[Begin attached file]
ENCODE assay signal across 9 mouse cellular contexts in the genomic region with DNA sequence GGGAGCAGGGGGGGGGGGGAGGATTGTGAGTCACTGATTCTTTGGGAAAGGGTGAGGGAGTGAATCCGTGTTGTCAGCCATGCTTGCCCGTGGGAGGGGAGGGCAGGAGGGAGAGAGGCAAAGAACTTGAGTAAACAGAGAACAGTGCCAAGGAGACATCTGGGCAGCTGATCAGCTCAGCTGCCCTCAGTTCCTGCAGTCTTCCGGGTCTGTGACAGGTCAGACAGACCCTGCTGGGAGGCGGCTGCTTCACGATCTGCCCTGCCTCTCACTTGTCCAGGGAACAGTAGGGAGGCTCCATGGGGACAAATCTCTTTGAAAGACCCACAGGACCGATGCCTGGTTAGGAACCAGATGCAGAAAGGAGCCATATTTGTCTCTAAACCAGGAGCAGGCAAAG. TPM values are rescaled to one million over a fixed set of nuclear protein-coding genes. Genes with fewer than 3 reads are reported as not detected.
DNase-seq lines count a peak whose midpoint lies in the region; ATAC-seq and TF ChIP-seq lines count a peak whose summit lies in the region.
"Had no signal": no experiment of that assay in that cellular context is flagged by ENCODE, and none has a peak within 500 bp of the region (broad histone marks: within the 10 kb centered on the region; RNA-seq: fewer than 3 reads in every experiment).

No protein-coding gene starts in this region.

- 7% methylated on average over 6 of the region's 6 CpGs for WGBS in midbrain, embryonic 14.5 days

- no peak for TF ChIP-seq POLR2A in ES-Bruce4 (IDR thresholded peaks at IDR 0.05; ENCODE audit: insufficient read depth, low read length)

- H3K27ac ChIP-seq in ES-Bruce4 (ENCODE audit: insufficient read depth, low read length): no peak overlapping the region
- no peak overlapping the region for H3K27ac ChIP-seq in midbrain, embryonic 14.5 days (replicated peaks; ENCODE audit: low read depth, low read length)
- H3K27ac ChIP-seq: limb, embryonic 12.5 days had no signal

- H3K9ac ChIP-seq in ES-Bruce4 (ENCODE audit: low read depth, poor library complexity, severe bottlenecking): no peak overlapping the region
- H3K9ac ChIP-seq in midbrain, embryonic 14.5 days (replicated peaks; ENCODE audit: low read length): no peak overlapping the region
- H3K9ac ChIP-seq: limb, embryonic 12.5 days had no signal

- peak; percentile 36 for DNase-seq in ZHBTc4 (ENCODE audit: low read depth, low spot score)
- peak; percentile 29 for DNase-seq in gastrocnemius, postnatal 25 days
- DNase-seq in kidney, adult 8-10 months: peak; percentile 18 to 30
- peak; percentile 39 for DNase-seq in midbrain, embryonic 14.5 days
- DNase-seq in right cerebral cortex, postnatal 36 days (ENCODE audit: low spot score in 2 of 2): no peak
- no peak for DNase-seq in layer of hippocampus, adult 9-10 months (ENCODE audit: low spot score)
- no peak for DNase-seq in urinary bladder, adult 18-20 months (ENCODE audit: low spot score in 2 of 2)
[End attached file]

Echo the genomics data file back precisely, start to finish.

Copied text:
ENCODE assay signal across 9 mouse cellular contexts in the genomic region with DNA sequence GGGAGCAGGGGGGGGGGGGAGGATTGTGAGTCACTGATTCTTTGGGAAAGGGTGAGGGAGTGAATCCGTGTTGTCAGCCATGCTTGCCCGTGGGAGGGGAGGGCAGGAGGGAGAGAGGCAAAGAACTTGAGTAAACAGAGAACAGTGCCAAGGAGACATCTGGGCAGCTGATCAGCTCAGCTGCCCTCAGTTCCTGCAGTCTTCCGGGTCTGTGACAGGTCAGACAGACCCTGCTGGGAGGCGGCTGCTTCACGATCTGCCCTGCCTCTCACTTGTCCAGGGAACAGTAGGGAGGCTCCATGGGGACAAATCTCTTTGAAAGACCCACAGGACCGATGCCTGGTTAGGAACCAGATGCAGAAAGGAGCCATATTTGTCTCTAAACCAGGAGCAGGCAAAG. TPM values are rescaled to one million over a fixed set of nuclear protein-coding genes. Genes with fewer than 3 reads are reported as not detected.
DNase-seq lines count a peak whose midpoint lies in the region; ATAC-seq and TF ChIP-seq lines count a peak whose summit lies in the region.
"Had no signal": no experiment of that assay in that cellular context is flagged by ENCODE, and none has a peak within 500 bp of the region (broad histone marks: within the 10 kb centered on the region; RNA-seq: fewer than 3 reads in every experiment).

No protein-coding gene starts in this region.

- 7% methylated on average over 6 of the region's 6 CpGs for WGBS in midbrain, embryonic 14.5 days

- no peak for TF ChIP-seq POLR2A in ES-Bruce4 (IDR thresholded peaks at IDR 0.05; ENCODE audit: insufficient read depth, low read length)

- H3K27ac ChIP-seq in ES-Bruce4 (ENCODE audit: insufficient read depth, low read length): no peak overlapping the region
- no peak overlapping the region for H3K27ac ChIP-seq in midbrain, embryonic 14.5 days (replicated peaks; ENCODE audit: low read depth, low read length)
- H3K27ac ChIP-seq: limb, embryonic 12.5 days had no signal

- H3K9ac ChIP-seq in ES-Bruce4 (ENCODE audit: low read depth, poor library complexity, severe bottlenecking): no peak overlapping the region
- H3K9ac ChIP-seq in midbrain, embryonic 14.5 days (replicated peaks; ENCODE audit: low read length): no peak overlapping the region
- H3K9ac ChIP-seq: limb, embryonic 12.5 days had no signal

- peak; percentile 36 for DNase-seq in ZHBTc4 (ENCODE audit: low read depth, low spot score)
- peak; percentile 29 for DNase-seq in gastrocnemius, postnatal 25 days
- DNase-seq in kidney, adult 8-10 months: peak; percentile 18 to 30
- peak; percentile 39 for DNase-seq in midbrain, embryonic 14.5 days
- DNase-seq in right cerebral cortex, postnatal 36 days (ENCODE audit: low spot score in 2 of 2): no peak
- no peak for DNase-seq in layer of hippocampus, adult 9-10 months (ENCODE audit: low spot score)
- no peak for DNase-seq in urinary bladder, adult 18-20 months (ENCODE audit: low spot score in 2 of 2)